Perhaps the greatest achievements of technological innovation in the field of communication have all taken place in the modern age. Though communication technology has aided civilization since the beginning of human history, the globalization and interconnectedness observed today did not begin to form until the later industrial revolution but more so in recent decades. The greatest strives in communication technology that has nearly maximized the accommodations for the challenges posed by all four aspects of communication technology: speed, volume, distance, and permanency have all occurred in recent years. The invention of the radio in 1902 was both an iconic and realistic definition of the modern communication age. Still in wide use today, in addition to providing the ability to transmit information over a wide area wirelessly, the radio also provided a large step up in information volume from the telegraph by replacing an inefficient system of text messaging to wireless voice communication. The later development of the television in 1923 further developed this same model by adding a new level of information transfer, visuals. Both radio and televisions were responsible for the broadening in the volume and speed at which communication could occur. The later invention and widespread use of taping and personal recording in 1934 added to the expanded the permanency of these communication technologies. The initiating relationship between the role of communication technology in the start of the modern age and the modern age’s role in the creation of new technology is a prime example of the convoluted relationship of mutual gain described earlier.
Even in the beginning of the modern communication age with the invention of radio and television, the once distinct lines between speed, distance, volume, and permanency began to blend as each was reaching new heights, perhaps human maximums. The speed of television and radio can be described as a human infinity, or near instantaneous, at least with respect to practicality. In addition to speed, by 1949 the coverage of television had become global in many developed nations, taping and recording become common and therefore information was rarely lost. As speed, distance, and permanency reached new heights, the exact definitions between them were blurred for the first time in history. Puzzling, but perhaps useless questions emerge from this historically unprecedented situation; clearly, the level of communication has risen dramatically, but to name what factor it can be attributed most is nearly impossible as the it is often impossible to distinguish them. The main cause of the confusion has been removal of all historical limits. Using even a relatively recent example, the sacrifice of information volume for speed and distance during the widespread use of the telegraph, a revolutionary invention of its time, was overcome permanently by the use of the telephone, cell phone, radio, and television.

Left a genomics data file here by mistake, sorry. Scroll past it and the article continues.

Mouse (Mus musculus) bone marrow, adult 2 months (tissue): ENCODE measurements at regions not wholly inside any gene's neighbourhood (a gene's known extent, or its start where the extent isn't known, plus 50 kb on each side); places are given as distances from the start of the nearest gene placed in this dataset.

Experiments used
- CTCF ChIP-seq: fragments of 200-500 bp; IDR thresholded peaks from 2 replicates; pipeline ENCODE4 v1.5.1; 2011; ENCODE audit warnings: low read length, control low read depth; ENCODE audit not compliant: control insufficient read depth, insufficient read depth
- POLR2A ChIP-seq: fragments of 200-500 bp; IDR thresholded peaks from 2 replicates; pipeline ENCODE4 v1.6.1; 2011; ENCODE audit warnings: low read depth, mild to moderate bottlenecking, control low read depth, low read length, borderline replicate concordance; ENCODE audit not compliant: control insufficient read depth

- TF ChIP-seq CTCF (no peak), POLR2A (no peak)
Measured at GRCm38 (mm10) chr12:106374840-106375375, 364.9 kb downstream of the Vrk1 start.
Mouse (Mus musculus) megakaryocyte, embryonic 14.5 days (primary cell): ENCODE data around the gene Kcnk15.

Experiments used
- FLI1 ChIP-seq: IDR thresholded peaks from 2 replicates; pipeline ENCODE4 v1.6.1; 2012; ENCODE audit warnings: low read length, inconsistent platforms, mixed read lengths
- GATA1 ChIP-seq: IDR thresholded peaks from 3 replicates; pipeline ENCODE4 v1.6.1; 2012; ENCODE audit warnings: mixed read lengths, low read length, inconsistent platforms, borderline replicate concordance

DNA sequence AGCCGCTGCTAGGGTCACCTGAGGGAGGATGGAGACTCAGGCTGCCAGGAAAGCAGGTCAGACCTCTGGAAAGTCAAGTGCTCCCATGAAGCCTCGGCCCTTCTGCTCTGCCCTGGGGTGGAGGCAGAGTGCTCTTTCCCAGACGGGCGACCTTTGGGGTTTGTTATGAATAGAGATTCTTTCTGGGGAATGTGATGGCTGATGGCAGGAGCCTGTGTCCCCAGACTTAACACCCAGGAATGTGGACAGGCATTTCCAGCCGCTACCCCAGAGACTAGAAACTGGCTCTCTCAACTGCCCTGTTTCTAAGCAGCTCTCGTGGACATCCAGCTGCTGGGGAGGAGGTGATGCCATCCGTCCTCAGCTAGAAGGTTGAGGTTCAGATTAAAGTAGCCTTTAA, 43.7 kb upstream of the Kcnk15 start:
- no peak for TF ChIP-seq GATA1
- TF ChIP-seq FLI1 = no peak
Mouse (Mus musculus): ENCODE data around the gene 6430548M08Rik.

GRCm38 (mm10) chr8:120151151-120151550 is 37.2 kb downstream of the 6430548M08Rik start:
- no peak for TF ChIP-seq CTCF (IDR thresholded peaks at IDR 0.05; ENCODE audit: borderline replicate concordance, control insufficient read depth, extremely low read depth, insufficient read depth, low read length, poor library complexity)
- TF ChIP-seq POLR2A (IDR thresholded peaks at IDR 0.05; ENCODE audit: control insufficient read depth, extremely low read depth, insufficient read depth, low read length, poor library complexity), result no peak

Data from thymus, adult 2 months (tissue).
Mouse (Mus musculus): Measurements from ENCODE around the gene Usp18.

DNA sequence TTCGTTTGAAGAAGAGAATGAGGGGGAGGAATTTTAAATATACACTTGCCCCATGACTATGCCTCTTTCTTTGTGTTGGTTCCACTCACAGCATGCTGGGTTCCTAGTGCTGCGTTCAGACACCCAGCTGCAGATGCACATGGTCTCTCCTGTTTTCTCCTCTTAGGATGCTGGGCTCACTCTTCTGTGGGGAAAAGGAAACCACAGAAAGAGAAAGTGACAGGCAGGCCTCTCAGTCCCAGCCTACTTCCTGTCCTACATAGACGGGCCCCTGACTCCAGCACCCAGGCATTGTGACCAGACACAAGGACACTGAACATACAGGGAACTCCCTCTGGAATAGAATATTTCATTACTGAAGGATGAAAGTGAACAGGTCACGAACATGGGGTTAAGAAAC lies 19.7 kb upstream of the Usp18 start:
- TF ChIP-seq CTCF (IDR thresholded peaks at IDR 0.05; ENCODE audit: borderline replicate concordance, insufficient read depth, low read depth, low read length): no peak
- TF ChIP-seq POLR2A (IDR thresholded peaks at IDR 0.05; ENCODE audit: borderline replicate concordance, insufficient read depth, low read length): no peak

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The latest significant advance in communication technology aimed to maximize information volume to a similar degree to which speed, distance, and permanency have been. Computers, but more importantly the release and commercialization of the internet, in 1994 have revolutionized the volume of information that can be sent and received. The major change with respect to television, the previously frontrunner in communication technology is that the internet allows for the individual to request information in the same format, video, and many others in a comprehensive system. The volume of information that can be received by the computer is scores more than what can be received by the television. The internet which spans the globe has created a society more interconnected than ever before in history by not only providing a networked of linked computers, but also the backbone for all digital information transfer on earth.
It is possible that a human chauvinism for the cotemporary distorts the view of the tremendous advances and advantages the modern age provides, but more likely, the innovations of the modern age in the field of communication technology are simply truly remarkable strides that have created a globally aware population that can communicate at virtually infinite speed, distance, volume, and permanency.